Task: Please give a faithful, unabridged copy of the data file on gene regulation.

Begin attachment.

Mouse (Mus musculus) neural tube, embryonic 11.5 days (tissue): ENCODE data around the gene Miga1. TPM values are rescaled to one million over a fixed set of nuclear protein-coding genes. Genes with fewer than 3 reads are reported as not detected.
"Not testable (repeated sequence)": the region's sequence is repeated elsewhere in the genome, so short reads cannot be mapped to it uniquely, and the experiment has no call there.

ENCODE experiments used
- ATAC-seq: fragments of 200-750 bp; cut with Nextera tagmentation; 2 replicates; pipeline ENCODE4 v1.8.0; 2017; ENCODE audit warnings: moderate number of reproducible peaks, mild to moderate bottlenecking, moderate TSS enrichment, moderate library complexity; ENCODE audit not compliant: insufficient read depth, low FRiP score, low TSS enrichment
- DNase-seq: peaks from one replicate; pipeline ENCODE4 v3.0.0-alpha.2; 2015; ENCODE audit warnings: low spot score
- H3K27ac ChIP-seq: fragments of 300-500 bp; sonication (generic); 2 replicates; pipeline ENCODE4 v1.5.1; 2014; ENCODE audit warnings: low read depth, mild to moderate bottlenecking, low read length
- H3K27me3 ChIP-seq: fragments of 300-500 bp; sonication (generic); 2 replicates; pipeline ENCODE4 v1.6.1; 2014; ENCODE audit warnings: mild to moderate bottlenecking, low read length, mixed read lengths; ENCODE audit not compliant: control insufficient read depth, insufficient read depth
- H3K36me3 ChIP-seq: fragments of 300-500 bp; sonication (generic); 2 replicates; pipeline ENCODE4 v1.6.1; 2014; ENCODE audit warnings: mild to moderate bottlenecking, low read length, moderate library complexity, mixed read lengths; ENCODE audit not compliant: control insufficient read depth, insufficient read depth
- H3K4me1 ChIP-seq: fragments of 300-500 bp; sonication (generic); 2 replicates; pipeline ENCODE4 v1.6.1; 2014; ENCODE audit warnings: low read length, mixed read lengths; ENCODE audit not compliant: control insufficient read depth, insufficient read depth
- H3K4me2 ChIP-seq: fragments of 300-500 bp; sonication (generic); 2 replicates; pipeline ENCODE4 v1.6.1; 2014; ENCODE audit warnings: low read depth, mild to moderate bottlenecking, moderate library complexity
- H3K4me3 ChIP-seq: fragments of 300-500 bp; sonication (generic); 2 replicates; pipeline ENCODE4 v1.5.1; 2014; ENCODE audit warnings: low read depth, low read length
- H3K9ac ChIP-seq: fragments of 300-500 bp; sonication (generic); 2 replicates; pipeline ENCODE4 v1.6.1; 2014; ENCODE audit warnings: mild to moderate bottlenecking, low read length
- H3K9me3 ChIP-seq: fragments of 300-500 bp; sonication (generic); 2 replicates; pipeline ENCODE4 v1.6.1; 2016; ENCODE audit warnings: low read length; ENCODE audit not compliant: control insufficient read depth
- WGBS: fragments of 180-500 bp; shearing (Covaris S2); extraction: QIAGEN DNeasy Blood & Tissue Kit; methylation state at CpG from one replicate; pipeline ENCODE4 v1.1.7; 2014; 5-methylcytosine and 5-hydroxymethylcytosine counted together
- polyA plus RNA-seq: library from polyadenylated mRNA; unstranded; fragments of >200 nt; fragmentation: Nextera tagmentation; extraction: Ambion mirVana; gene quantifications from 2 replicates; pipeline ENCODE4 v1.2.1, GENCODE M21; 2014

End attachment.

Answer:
Mouse (Mus musculus) neural tube, embryonic 11.5 days (tissue): ENCODE data around the gene Miga1. TPM values are rescaled to one million over a fixed set of nuclear protein-coding genes. Genes with fewer than 3 reads are reported as not detected.
"Not testable (repeated sequence)": the region's sequence is repeated elsewhere in the genome, so short reads cannot be mapped to it uniquely, and the experiment has no call there.

ENCODE experiments used
- ATAC-seq: fragments of 200-750 bp; cut with Nextera tagmentation; 2 replicates; pipeline ENCODE4 v1.8.0; 2017; ENCODE audit warnings: moderate number of reproducible peaks, mild to moderate bottlenecking, moderate TSS enrichment, moderate library complexity; ENCODE audit not compliant: insufficient read depth, low FRiP score, low TSS enrichment
- DNase-seq: peaks from one replicate; pipeline ENCODE4 v3.0.0-alpha.2; 2015; ENCODE audit warnings: low spot score
- H3K27ac ChIP-seq: fragments of 300-500 bp; sonication (generic); 2 replicates; pipeline ENCODE4 v1.5.1; 2014; ENCODE audit warnings: low read depth, mild to moderate bottlenecking, low read length
- H3K27me3 ChIP-seq: fragments of 300-500 bp; sonication (generic); 2 replicates; pipeline ENCODE4 v1.6.1; 2014; ENCODE audit warnings: mild to moderate bottlenecking, low read length, mixed read lengths; ENCODE audit not compliant: control insufficient read depth, insufficient read depth
- H3K36me3 ChIP-seq: fragments of 300-500 bp; sonication (generic); 2 replicates; pipeline ENCODE4 v1.6.1; 2014; ENCODE audit warnings: mild to moderate bottlenecking, low read length, moderate library complexity, mixed read lengths; ENCODE audit not compliant: control insufficient read depth, insufficient read depth
- H3K4me1 ChIP-seq: fragments of 300-500 bp; sonication (generic); 2 replicates; pipeline ENCODE4 v1.6.1; 2014; ENCODE audit warnings: low read length, mixed read lengths; ENCODE audit not compliant: control insufficient read depth, insufficient read depth
- H3K4me2 ChIP-seq: fragments of 300-500 bp; sonication (generic); 2 replicates; pipeline ENCODE4 v1.6.1; 2014; ENCODE audit warnings: low read depth, mild to moderate bottlenecking, moderate library complexity
- H3K4me3 ChIP-seq: fragments of 300-500 bp; sonication (generic); 2 replicates; pipeline ENCODE4 v1.5.1; 2014; ENCODE audit warnings: low read depth, low read length
- H3K9ac ChIP-seq: fragments of 300-500 bp; sonication (generic); 2 replicates; pipeline ENCODE4 v1.6.1; 2014; ENCODE audit warnings: mild to moderate bottlenecking, low read length
- H3K9me3 ChIP-seq: fragments of 300-500 bp; sonication (generic); 2 replicates; pipeline ENCODE4 v1.6.1; 2016; ENCODE audit warnings: low read length; ENCODE audit not compliant: control insufficient read depth
- WGBS: fragments of 180-500 bp; shearing (Covaris S2); extraction: QIAGEN DNeasy Blood & Tissue Kit; methylation state at CpG from one replicate; pipeline ENCODE4 v1.1.7; 2014; 5-methylcytosine and 5-hydroxymethylcytosine counted together
- polyA plus RNA-seq: library from polyadenylated mRNA; unstranded; fragments of >200 nt; fragmentation: Nextera tagmentation; extraction: Ambion mirVana; gene quantifications from 2 replicates; pipeline ENCODE4 v1.2.1, GENCODE M21; 2014